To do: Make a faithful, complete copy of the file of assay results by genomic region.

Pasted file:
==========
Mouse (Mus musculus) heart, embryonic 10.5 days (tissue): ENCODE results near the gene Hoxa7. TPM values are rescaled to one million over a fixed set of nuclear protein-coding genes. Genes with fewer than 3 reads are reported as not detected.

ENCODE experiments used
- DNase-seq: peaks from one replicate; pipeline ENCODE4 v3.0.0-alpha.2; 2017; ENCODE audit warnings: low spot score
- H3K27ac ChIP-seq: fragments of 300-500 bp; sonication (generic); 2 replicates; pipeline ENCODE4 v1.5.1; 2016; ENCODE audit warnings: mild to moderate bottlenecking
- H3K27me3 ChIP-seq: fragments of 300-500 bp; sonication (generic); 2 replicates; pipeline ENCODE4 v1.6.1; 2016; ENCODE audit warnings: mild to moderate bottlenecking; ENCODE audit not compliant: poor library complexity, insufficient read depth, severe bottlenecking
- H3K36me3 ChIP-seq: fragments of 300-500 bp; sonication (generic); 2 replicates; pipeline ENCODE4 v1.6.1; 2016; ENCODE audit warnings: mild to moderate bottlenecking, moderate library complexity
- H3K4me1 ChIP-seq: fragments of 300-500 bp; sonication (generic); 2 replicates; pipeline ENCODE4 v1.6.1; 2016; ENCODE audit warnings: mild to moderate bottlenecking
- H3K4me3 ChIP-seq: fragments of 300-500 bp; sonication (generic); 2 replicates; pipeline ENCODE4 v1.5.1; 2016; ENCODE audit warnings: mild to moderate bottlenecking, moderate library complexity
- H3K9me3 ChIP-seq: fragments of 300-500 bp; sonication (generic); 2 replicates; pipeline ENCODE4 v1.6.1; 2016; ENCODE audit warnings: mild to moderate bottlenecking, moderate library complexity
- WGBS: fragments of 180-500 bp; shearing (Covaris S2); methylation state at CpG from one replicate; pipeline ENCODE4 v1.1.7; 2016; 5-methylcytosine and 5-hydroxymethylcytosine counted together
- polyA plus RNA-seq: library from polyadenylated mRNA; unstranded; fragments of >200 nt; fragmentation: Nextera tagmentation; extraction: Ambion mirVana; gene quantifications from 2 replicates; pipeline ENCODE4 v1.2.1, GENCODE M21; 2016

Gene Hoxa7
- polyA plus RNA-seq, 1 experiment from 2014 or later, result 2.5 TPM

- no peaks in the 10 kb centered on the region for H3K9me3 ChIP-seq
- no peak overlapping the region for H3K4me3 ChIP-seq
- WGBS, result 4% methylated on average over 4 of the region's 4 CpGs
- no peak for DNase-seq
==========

Mouse (Mus musculus) heart, embryonic 10.5 days (tissue): ENCODE results near the gene Hoxa7. TPM values are rescaled to one million over a fixed set of nuclear protein-coding genes. Genes with fewer than 3 reads are reported as not detected.

ENCODE experiments used
- DNase-seq: peaks from one replicate; pipeline ENCODE4 v3.0.0-alpha.2; 2017; ENCODE audit warnings: low spot score
- H3K27ac ChIP-seq: fragments of 300-500 bp; sonication (generic); 2 replicates; pipeline ENCODE4 v1.5.1; 2016; ENCODE audit warnings: mild to moderate bottlenecking
- H3K27me3 ChIP-seq: fragments of 300-500 bp; sonication (generic); 2 replicates; pipeline ENCODE4 v1.6.1; 2016; ENCODE audit warnings: mild to moderate bottlenecking; ENCODE audit not compliant: poor library complexity, insufficient read depth, severe bottlenecking
- H3K36me3 ChIP-seq: fragments of 300-500 bp; sonication (generic); 2 replicates; pipeline ENCODE4 v1.6.1; 2016; ENCODE audit warnings: mild to moderate bottlenecking, moderate library complexity
- H3K4me1 ChIP-seq: fragments of 300-500 bp; sonication (generic); 2 replicates; pipeline ENCODE4 v1.6.1; 2016; ENCODE audit warnings: mild to moderate bottlenecking
- H3K4me3 ChIP-seq: fragments of 300-500 bp; sonication (generic); 2 replicates; pipeline ENCODE4 v1.5.1; 2016; ENCODE audit warnings: mild to moderate bottlenecking, moderate library complexity
- H3K9me3 ChIP-seq: fragments of 300-500 bp; sonication (generic); 2 replicates; pipeline ENCODE4 v1.6.1; 2016; ENCODE audit warnings: mild to moderate bottlenecking, moderate library complexity
- WGBS: fragments of 180-500 bp; shearing (Covaris S2); methylation state at CpG from one replicate; pipeline ENCODE4 v1.1.7; 2016; 5-methylcytosine and 5-hydroxymethylcytosine counted together
- polyA plus RNA-seq: library from polyadenylated mRNA; unstranded; fragments of >200 nt; fragmentation: Nextera tagmentation; extraction: Ambion mirVana; gene quantifications from 2 replicates; pipeline ENCODE4 v1.2.1, GENCODE M21; 2016

Gene Hoxa7
- polyA plus RNA-seq, 1 experiment from 2014 or later, result 2.5 TPM

- no peaks in the 10 kb centered on the region for H3K9me3 ChIP-seq
- no peak overlapping the region for H3K4me3 ChIP-seq
- WGBS, result 4% methylated on average over 4 of the region's 4 CpGs
- no peak for DNase-seq